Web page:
Grid Legends Preview: Despite Codemasters’ best efforts, the series is just on the right track

It’s been a particularly difficult time for racing games that aren’t Forza or Gran Turismo. The old closed-circuit racing style with lots of recycled content, static progression, some lighting customizations, and standard multiplayer feels out of place and outdated in today’s world.

I’ve always been worried that this midsize racing game will disappear one day, and Grid Legends certainly didn’t help me get rid of that notion.

Grid Legends is Codemasters’ latest attempt to try and find a place for this style of game in a world where Forza Horizon is taking the genre mainstream. Grid games have traditionally worked on a moderate budget – enough to accommodate the usual content sorting and processing mechanics on mostly known circuits. Other than that, you can’t really expect much from it.

Grid Legends is similar, with the main event this time being an FMV story that includes a new career mode. You’ll still find traditional and custom events – although our preview build turned those off – but the main draw here is the Towards Glory story mode.

The story is presented as a spoof documentary that follows Seneca Racing, an up-and-coming team on a tight budget hoping to get something out of the fantasy Grid championship. You are the unproven rookie driver, chosen to help the team get there.

Codemasters has succeeded in using well-known bulk cinematography – as seen on The Mandalorian and other Disney+ shows – to create believable environments for actors to perform around. It does the job here and gives the game the ultra-slick look you’d expect from an expensive TV show (though there’s no text to back it up).

Another disappointing aspect is that the story is a set of events and doesn’t reflect your success or failure in any way. It doesn’t matter if you’ve easily won every race you’re assigned – no, if the story is about you almost crushing and going deep into the points, that’s what will happen. I understand that it is much harder to create a story that continuously reacts to your performance, but this disconnect makes it easy to ignore the action on the road or the story unfolding in the future. that scene.

You could say it’s primarily designed as a way to reach new players, with many of them in the ‘fifth and above’ realm and other super-achievable goals. That’s fine, of course, but the game never makes you feel like the underdog that story love paints you that way.

Nor can these sequences be impressive on their own. They’re not silly enough to be an FMV-sized movie, and not dramatic enough to be Drive to Survive. The rivalry teased in the trailers gives me the feeling that it’s leaning forward, but I’ve yet to hit that point in the story or see that reflected in what I’ve seen so far. .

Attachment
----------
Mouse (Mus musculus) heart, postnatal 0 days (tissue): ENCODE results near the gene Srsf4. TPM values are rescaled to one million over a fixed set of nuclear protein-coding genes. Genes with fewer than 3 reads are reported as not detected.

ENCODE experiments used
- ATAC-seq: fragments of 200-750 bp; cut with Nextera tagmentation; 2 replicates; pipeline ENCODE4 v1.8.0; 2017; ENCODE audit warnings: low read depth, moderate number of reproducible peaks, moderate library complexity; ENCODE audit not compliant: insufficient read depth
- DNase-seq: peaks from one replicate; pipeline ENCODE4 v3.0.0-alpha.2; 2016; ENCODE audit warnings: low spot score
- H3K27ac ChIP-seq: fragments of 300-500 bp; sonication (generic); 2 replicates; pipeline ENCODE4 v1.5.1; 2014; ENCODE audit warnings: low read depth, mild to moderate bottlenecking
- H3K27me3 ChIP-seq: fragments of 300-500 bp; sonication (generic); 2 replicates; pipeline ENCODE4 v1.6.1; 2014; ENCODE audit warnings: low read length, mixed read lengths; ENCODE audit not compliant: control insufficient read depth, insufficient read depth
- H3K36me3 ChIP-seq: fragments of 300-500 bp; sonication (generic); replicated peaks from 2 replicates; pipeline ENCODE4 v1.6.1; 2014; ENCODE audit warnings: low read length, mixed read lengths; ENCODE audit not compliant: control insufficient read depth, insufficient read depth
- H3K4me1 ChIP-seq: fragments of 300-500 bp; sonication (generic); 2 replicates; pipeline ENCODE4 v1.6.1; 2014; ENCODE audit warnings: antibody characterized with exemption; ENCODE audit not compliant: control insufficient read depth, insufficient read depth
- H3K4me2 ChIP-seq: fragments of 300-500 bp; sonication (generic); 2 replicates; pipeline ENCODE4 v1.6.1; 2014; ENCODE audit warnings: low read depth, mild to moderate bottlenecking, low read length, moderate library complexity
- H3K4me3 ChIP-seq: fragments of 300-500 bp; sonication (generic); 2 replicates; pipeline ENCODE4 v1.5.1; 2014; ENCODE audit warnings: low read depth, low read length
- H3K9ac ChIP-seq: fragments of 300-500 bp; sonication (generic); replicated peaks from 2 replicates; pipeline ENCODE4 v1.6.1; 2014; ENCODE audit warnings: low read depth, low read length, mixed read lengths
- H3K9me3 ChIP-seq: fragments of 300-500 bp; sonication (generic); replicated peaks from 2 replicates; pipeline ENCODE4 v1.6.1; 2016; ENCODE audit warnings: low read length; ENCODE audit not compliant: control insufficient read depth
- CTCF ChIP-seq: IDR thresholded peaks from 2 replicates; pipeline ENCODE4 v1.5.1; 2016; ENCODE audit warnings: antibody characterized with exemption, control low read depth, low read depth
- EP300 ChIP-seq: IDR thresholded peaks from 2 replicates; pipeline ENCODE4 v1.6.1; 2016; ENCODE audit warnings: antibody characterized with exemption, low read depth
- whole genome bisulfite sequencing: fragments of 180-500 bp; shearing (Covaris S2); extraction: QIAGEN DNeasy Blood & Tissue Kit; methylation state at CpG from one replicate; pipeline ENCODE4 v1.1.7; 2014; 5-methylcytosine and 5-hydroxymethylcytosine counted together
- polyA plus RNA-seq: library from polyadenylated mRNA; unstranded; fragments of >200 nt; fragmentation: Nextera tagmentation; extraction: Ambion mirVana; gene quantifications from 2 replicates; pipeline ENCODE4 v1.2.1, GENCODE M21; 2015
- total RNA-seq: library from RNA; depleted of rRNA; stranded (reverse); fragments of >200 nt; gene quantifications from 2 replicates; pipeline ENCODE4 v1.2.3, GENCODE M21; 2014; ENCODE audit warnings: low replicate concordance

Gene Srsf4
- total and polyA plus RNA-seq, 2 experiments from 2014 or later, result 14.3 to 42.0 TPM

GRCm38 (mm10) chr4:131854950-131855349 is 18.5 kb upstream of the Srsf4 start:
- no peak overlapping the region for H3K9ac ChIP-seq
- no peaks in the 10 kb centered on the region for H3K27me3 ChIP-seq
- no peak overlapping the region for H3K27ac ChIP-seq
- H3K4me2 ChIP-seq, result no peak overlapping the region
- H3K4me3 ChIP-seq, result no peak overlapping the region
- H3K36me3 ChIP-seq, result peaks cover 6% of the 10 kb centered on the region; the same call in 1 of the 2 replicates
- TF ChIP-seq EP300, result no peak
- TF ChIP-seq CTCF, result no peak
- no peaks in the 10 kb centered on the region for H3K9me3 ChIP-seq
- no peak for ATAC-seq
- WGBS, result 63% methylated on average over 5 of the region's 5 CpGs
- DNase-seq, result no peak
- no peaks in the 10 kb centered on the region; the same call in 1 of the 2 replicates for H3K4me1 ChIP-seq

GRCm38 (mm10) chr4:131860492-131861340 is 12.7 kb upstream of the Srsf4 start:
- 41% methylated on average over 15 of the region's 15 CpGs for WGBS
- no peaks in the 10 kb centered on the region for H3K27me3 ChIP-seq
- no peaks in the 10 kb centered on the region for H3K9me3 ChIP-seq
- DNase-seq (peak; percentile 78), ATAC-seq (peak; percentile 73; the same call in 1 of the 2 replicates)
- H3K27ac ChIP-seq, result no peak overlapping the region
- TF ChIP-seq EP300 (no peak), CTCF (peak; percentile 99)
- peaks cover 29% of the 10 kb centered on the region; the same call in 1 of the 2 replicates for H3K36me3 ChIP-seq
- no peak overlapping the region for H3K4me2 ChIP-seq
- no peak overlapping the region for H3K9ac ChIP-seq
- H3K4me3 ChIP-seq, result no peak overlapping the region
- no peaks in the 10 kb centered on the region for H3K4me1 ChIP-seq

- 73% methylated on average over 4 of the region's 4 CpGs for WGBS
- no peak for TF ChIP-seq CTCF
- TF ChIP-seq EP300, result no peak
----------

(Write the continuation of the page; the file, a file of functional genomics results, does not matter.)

The action on the road has largely remained the same. Legends looks like 2019’s Grid reboot, which means: nowhere as dramatic or detailed as Forza or Gran Turismo. You’ll still see puddles with standard reflections and minimal body interaction, mild interactive physics with the tire bars, etc. It’s still fun to run into fast corners and see the bits. fly out, even if the car breaks down several notches compared to the original 2008 Grid.

The result of what’s fair to call the image obsolete is that you can get really high frame rates with everything maximized. On my i7 9700K and 3080 Ti PCs, it hit as high as 120fps at 4K and as low as 80.


The handling, while keeping its slick roots, is now difficult to handle – almost a nod to Forza. This makes maneuvering cars around the track much easier but removes a lot of the challenge previous games relied on to make them stand out from the pack. The campaign takes you through a bunch of different tracks and disciplines, but to me it’s all the same.

The Nemesis system from the 2019 game also returns, but somehow it has been made less relevant; Your enemies will usually play rough, like they did in that game, but that’s about it. You can ask your engineer to update information on the location of teammates and opponents, but that is rarely helpful.

I struggled to get excited about Grid Legends, even when it seemed like Codemasters was really trying to make it fun. But without Forza’s budget and production value, it needs more than FMV and simple handling to appeal to casual players.

Grid Legends is out February 25 on PC, PS4, PS5, Xbox One and Xbox Series X/S. Grid Legends Preview: Despite Codemasters’ best efforts, the series is just on the right track

Fry Electronics Team

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